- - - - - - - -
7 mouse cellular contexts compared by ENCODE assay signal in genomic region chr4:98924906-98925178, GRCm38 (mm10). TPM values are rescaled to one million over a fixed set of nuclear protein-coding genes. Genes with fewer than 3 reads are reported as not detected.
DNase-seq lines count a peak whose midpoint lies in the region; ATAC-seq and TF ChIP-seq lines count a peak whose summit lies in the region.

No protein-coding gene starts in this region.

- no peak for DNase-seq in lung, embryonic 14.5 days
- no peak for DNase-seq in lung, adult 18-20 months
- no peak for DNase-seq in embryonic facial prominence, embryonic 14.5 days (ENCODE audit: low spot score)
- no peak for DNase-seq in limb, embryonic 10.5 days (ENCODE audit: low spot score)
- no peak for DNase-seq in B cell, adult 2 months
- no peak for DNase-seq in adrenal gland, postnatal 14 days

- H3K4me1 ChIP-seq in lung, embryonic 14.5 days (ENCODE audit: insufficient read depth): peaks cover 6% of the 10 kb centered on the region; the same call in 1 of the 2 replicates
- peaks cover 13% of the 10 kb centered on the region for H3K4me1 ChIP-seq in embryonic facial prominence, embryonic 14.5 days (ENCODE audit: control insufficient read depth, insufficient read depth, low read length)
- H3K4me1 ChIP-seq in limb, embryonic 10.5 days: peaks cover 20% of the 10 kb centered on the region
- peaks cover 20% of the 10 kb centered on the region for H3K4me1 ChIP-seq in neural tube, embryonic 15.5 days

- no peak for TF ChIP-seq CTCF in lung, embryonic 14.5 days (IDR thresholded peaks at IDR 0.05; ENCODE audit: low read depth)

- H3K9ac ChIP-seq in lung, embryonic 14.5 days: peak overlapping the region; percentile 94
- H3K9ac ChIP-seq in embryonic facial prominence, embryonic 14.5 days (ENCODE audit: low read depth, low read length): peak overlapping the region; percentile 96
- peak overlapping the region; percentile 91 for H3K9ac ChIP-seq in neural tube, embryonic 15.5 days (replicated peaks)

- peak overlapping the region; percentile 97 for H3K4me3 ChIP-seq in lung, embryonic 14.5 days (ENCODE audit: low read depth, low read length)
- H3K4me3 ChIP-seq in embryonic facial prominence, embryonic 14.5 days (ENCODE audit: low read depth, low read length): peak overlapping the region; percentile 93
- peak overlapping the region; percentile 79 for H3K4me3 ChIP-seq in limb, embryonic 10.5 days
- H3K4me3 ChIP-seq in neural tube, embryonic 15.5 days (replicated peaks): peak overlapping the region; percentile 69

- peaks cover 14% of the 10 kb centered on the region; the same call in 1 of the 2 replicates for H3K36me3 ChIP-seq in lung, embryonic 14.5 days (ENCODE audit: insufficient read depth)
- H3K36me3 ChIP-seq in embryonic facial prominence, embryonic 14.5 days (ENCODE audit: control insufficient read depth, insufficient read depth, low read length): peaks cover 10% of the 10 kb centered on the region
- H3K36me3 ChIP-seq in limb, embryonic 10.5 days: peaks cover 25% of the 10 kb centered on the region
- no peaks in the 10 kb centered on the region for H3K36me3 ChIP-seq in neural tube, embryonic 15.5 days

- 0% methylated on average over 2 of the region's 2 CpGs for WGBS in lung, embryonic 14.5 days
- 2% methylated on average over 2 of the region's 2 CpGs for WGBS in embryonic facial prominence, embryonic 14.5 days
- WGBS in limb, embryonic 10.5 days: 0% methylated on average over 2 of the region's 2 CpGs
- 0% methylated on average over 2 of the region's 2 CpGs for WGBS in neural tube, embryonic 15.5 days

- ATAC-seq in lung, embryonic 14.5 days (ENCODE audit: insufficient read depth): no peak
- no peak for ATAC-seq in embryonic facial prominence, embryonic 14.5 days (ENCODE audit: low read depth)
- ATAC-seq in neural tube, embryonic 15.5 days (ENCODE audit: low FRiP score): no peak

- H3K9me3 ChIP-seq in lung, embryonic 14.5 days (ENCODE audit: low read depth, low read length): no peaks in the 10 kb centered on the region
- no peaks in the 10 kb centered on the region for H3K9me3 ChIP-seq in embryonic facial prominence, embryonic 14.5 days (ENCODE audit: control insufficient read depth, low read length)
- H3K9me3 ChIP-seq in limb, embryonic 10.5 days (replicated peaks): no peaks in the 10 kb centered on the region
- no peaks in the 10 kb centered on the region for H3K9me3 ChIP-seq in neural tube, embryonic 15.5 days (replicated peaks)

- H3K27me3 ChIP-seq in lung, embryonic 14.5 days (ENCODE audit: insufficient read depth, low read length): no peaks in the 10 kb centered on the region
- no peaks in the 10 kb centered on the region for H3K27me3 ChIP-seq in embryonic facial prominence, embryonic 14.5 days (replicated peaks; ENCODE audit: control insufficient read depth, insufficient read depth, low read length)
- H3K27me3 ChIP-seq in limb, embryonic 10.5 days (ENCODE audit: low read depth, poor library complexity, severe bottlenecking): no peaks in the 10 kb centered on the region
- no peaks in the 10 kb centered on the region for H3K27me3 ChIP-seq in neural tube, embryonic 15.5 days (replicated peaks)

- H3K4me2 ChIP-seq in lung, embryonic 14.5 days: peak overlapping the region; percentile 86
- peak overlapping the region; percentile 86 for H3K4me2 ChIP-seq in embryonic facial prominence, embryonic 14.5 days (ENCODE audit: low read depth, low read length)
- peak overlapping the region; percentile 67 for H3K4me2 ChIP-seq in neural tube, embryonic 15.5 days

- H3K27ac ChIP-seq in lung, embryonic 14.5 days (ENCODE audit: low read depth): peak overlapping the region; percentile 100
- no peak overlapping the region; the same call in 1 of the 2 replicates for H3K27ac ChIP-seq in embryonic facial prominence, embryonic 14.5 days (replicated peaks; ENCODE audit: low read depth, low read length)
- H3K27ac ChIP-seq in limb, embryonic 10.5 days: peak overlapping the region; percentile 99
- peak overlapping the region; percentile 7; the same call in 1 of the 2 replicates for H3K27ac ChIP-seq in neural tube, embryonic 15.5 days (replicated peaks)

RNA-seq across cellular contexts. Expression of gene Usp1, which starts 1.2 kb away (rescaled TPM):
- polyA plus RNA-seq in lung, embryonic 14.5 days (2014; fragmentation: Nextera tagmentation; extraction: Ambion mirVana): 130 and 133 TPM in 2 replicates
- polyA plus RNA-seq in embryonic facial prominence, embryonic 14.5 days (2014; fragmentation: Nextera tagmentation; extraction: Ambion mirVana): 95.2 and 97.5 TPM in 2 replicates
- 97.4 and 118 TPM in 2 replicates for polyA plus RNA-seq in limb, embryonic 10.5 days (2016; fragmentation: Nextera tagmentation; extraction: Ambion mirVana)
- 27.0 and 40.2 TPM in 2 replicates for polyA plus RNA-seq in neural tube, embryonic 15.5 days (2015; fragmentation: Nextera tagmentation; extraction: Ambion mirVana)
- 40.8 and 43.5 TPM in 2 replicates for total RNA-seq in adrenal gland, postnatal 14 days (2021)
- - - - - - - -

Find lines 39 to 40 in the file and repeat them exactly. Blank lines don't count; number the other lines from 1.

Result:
- H3K27me3 ChIP-seq in limb, embryonic 10.5 days (ENCODE audit: low read depth, poor library complexity, severe bottlenecking): no peaks in the 10 kb centered on the region
- no peaks in the 10 kb centered on the region for H3K27me3 ChIP-seq in neural tube, embryonic 15.5 days (replicated peaks)